Treatment for piriformis syndrome depends on the severity and duration of the symptoms. Mild or acute cases may resolve with physical therapy, steroid injections targeting the piriformis muscle, and medication. For more severe cases or in instances where the symptoms have been present for a long time, surgical decompression is the only real way for the patient to experience excellent, lasting relief from the pain.
Surgery essentially involves removal of the entire piriformis muscle, as well as removing any scar tissue or other structures that might be pressing on the sciatic nerve in the deep posterior buttock area. There are several redundant muscles in the deep posterior pelvis that act synergistically with the piriformis muscle. Therefore, removal of the piriformis muscle does not result in any discernible difference of ability to move the affected leg. In other words, patients never realize the piriformis muscle is gone after surgery.
Recovery from piriformis syndrome surgery
Piriformis syndrome surgery is surprisingly easy for the patient in terms of post-op recovery. Piriformis surgery is done in an outpatient setting. The patient is immediately able to tolerate weight bearing movements on the operated side, and there is usually only mild to moderate pain after the surgery. The pain from surgery typically lasts from a few days to no more than about one to two weeks for most patients. Patients typically have significant early relief from the original pain and are able to return to a normal activity or exercise routine within four weeks from the date of surgery.
Video – Piriformis Surgery in Action
In this fascinating video, Dr. Tim Tollestrup takes you into his operating room to show the difference between Piriformis Release and Piriformis Removal surgery. His patient Kasey had debilitating sciatica pain. Watch how Dr. Tollestrup received his problem. Warning: This is an inter-operative video, so it is graphic.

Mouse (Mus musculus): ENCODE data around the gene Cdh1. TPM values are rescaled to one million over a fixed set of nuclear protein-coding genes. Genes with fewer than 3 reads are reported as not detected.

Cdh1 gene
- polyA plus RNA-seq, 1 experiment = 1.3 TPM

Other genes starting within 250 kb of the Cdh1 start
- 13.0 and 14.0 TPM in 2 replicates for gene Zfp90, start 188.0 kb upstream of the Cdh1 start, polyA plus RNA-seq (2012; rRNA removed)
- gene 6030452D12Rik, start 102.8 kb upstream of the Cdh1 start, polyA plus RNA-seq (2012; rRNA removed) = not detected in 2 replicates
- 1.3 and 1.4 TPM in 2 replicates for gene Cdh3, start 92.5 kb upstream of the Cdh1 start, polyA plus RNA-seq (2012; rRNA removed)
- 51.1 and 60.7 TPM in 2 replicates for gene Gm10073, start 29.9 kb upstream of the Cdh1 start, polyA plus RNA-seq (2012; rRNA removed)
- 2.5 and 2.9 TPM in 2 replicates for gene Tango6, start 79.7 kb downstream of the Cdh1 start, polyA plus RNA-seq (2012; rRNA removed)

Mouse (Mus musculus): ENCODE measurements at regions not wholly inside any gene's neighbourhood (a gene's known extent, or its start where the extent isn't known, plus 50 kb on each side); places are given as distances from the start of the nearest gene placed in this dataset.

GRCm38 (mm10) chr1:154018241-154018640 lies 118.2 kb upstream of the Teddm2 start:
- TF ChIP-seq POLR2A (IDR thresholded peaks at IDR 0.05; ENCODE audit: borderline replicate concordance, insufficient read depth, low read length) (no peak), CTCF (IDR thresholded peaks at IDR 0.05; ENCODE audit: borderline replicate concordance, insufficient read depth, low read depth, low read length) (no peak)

Patient Stories – Piriformis Syndrome
Watch How Jose Overcame Piriformis Syndrome
Frederick’s Story – Frederick suffered from debilitating sciatic pain that required daily narcotic medication. He was in pain from the moment he woke up in the morning until he went to bed at night. Since his piriformis syndrome surgery, his pain is 100% gone.
Diane D – Diane had been suffering from nerve pain for more than 20 years. She had never had any physical trauma or injuries that would explain why she experienced intense pain that radiated from her buttocks to her feet in both legs. With nerve decompression surgery, she is now pain free.
Thomas S – As an active outdoorsman, Thomas’ piriformis pain was keeping him from enjoying the activities he loved. When he finally had to quit skiing, he knew something had to be done. Today, Thomas is pain free and on the slopes again thanks to Dr. Tollestrup.
Sharon W – Sharon suffered from severe, chronic sciatica pain for five years before finally seeing Dr. Tollestrup. She could no longer take long walks or ride her bike, activities she loved. After Dr. Tollestrup performed piriformis surgery, she’s back to enjoying her life again.
Cindy Z – Cindy was in constant pain after she slipped an fell a few years ago. What started as a couple of bruises degenerated into terrible pain that kept her from walking and send her to the ER. After Dr. Tollestrup removed her piriformis muscle, she is now 100% pain free.
What is piriformis syndrome?
Piriformis syndrome is a painful condition caused when pathology involving the piriformis muscle results in compression or irritation of the sciatic nerve.
Can piriformis syndrome cause hamstring pain?
Piriformis syndrome can cause pain all down the back of your legs and into your feet, which can present as hamstring pain. If you’re experiencing hamstring pain that lasts last for a long time or doesn’t respond to traditional hamstring stretching and strengthening programs, talk to your doctor. You may be experiencing piriformis pain.
The Tollestrup Team Can Help
Dr. Tim Tollestrup and his team can help. Call us at 702-666-0463 or fill out the form on this page to set up a consultation to determine your options.